American opposition to the "redistribution of wealth" has achieved the luster of a religious creed. And, as with all religions, one finds the faithful witlessly espousing doctrines that harm almost everyone, including their own children. For instance, while most Americans have no chance of earning or inheriting significant wealth, 68 percent want the estate tax eliminated (and 31 percent consider it to be the "worst" and "least fair" tax levied by the federal government). Most believe that limiting this tax, which affects only 0.2 percent of the population, should be the top priority of the current Congress.

The truth, however, is that everyone must favor the "redistribution of wealth" at some point. This relates directly to the issue of education: as the necessity of doing boring and dangerous work disappears--whether because we have built better machines and infrastructure, or shipped our least desirable jobs overseas--people need to be better educated so that they can apply themselves to more interesting work. Who will pay for this? There is only one group of people who can pay for anything at this point: the wealthy.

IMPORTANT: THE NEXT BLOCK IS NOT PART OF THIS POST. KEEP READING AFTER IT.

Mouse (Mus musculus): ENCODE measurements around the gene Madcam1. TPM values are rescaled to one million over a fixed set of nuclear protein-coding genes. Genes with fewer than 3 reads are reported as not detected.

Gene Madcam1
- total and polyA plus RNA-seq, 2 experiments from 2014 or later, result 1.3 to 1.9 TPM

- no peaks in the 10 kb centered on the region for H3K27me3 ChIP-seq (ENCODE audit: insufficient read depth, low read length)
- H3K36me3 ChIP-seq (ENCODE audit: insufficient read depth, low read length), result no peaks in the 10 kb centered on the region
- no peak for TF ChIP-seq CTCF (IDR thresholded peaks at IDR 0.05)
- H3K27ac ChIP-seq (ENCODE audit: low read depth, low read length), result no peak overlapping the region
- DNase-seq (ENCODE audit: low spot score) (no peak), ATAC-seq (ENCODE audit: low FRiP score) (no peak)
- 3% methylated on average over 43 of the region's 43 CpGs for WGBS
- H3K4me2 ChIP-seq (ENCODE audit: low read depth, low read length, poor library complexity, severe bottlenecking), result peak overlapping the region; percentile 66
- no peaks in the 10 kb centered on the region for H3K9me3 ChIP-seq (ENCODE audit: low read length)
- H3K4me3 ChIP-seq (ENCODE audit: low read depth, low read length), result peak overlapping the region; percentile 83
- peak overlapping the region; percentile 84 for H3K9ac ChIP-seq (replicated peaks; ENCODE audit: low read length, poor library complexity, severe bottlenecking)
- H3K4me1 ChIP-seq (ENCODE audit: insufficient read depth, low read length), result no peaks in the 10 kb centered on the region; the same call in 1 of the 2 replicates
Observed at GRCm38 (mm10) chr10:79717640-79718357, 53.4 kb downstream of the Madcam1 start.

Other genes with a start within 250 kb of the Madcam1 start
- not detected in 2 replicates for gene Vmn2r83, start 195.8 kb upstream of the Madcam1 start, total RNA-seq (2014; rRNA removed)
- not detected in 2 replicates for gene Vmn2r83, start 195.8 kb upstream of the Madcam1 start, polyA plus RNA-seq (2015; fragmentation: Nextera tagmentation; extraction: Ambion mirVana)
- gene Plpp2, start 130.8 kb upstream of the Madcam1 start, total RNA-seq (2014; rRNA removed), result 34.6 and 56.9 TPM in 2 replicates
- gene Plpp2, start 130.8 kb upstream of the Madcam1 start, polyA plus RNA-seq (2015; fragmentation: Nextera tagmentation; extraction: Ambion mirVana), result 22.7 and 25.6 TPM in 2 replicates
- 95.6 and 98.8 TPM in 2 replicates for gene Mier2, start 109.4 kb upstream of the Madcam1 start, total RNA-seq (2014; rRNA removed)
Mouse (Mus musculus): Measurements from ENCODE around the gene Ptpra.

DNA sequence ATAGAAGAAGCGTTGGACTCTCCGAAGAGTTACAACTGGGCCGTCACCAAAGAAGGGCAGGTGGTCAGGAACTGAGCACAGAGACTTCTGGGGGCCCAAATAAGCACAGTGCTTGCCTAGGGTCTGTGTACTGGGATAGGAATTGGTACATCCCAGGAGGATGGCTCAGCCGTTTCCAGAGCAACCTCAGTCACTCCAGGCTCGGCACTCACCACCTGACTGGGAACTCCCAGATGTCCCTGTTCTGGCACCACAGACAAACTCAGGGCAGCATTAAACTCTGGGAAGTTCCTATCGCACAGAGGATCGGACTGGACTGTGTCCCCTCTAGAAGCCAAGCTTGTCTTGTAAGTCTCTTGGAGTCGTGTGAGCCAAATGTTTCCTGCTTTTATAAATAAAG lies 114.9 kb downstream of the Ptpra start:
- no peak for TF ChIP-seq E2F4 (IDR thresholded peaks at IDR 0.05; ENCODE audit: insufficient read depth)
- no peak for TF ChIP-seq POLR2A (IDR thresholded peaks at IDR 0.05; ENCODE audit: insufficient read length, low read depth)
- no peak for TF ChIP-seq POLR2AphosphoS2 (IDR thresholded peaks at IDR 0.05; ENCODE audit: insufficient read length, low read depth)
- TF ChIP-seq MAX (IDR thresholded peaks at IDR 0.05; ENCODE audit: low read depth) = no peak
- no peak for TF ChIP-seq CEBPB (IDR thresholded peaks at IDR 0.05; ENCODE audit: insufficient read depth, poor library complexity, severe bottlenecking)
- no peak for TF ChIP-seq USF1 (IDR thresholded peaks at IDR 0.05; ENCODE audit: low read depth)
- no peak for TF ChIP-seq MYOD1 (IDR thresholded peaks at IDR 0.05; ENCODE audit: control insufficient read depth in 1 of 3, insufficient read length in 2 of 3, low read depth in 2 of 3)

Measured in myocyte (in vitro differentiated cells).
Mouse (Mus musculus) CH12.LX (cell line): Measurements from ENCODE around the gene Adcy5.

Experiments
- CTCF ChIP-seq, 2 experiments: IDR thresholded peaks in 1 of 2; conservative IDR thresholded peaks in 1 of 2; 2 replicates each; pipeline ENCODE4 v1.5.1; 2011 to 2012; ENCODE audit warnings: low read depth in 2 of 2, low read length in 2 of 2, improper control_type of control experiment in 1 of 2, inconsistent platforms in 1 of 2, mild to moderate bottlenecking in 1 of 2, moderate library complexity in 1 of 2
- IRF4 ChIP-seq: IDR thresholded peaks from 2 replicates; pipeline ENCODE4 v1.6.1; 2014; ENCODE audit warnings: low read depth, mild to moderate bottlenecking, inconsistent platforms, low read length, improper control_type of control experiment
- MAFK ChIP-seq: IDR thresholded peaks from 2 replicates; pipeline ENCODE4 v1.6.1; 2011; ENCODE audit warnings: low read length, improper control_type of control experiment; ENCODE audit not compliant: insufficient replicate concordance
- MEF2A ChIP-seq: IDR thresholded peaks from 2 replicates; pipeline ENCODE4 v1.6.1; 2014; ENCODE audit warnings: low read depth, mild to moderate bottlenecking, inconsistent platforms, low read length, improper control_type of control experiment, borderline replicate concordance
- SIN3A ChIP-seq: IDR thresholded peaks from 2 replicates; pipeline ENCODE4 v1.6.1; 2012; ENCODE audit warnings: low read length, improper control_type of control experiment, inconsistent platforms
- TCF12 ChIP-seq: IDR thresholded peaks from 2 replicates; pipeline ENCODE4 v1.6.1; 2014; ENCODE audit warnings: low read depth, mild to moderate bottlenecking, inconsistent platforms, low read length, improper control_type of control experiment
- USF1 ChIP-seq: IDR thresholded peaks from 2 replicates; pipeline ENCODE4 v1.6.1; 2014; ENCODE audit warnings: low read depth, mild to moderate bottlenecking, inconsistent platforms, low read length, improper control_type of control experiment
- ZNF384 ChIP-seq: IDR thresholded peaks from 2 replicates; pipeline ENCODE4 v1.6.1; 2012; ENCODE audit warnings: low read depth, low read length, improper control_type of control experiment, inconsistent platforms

To make matters more difficult, Americans have made a religious fetish of something called "self-reliance." Most seem to think that while a person may not be responsible for the opportunities he gets in life, each is entirely responsible for what he makes of these opportunities. This is, without question, a false view of the human condition. Consider the biography of any "self-made" American, from Benjamin Franklin on down, and you will find that his success was entirely dependent on background conditions that he did not make, and of which he was a mere beneficiary. There is not a person on earth who chose his genome, or the country of his birth, or the political and economic conditions that prevailed at moments crucial to his progress. Consequently, no one is responsible for his intelligence, range of talents, or ability to do productive work. If you have struggled to make the most of what Nature gave you, you must still admit that Nature also gave you the ability and inclination to struggle. How much credit do I deserve for not having Down syndrome or any other disorder that would make my current work impossible? None whatsoever. And yet devotees of self-reliance rail against those who would receive entitlements of various sorts--health care, education, etc.--while feeling unselfconsciously entitled to their relative good fortune. Yes, we must encourage people to work to the best of their abilities and discourage free riders wherever we can--but it seems only decent at this moment to admit how much luck is required to succeed at anything in this life. Those who have been especially lucky--the smart, well-connected, and rich--should count their blessings, and then share some of these blessings with the rest of society.